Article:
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- by sweetpea4832 Nov 23, '11I am currently attending Rose State Community College and I have FINALLY decided I want to become a nurse. I have been attending since 2008 when I graduated highschool. I have been a full time student almost every semester and I am now 21 years old. Most of my classes I have completed were random since I changed my major almost every sememster but now my heart is set on becoming a nurse.
Here is my dilemma, my GPA is terrible(2.5). I have not applied myself completely in the past and now that I have actually decided on what I want to do I feel that I have wasted alot of time and even set myself back further by being an average student. I want this bad enough that I know I will succeed when I actually get accepted into a program but I really can't afford to waste any more time working towards a school where it is unlikely I will get accepted into the program. I have completed nutrition (A), Med Term (C), Intro to Chem (C), Anatomy (C), Dev Psych (B), and Gen Bio (C). To get into the program at rose I would need to get perfect scores on the compass tests, get my CNA, and make A's in the last two classes required and even retake some of the classes I made C's in (if that is even possible) to be competive in the program. I can then apply in August and IF accepted, start the program next year.
I would like to eventually get my BSN. I have started looking at other programs (RN and BSN) but I am just unsure of which path I should take. I really want to start working towards my degree and don't want to waste any more time than I already have. I am going to be talking to an advisor next week but would like a little insight in the meantime. THANK YOU!!!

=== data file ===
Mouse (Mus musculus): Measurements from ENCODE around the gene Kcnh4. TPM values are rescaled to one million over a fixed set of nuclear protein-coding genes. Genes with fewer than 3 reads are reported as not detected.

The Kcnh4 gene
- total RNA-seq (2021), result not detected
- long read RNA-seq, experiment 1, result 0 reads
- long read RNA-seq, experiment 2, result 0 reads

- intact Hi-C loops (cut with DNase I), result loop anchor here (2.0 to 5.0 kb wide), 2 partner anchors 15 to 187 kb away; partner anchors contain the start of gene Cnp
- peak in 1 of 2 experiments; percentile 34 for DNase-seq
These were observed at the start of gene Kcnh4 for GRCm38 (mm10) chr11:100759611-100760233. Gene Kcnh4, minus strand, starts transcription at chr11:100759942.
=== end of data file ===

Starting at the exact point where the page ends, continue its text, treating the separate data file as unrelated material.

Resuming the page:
- Nov 26, '11 by CC10479Don't worry too much about not doing well initially. My first bachelor's was in English, and I didn't apply myself at all. I was able to make up for it with the pre-req', and I was able to pull up my GPA so that I'm now a competitive applicant. I was really nervous about my GPA being an issue and because of that I thought about doing the LPN-BSN route. Have you thought about the LPN option first and then going for your BSN after one year of experience as an LPN? It's a great option that's not as competitive. Plus, you'd be working as a nurse sooner than you would with a BSN and if I'm not mistaken, OU's LPN-BSN is completely online. So you could potentially work as an LPN while you finish the BSN online. Not too shabby. My suggestion would be to get the CNA license now, start applying to the hospitals in the area and be willing to WAIT (I waited almost 2 months--but it was WORTH it.) for a CNA position at one of them. That's where you're going to learn the most (unless you really want to work in a nursing home). I just started my nursing assistant job at one of the hospitals in the area, and I can do so much more there than I would in a nursing home (vitals, blood glucose sticks, etc). The key to getting one of the hospital CNA positions is writing an extremely professional resume with a killer cover letter with NO GRAMMAR MISTAKES. It also helps to use any connections you have at the hospitals to get a job. Then check out the LPN programs to see if any of them are a viable option for you.
Just my suggestion. Congrats on deciding what you want to do, and best of luck to you as you determine which route is the best for you!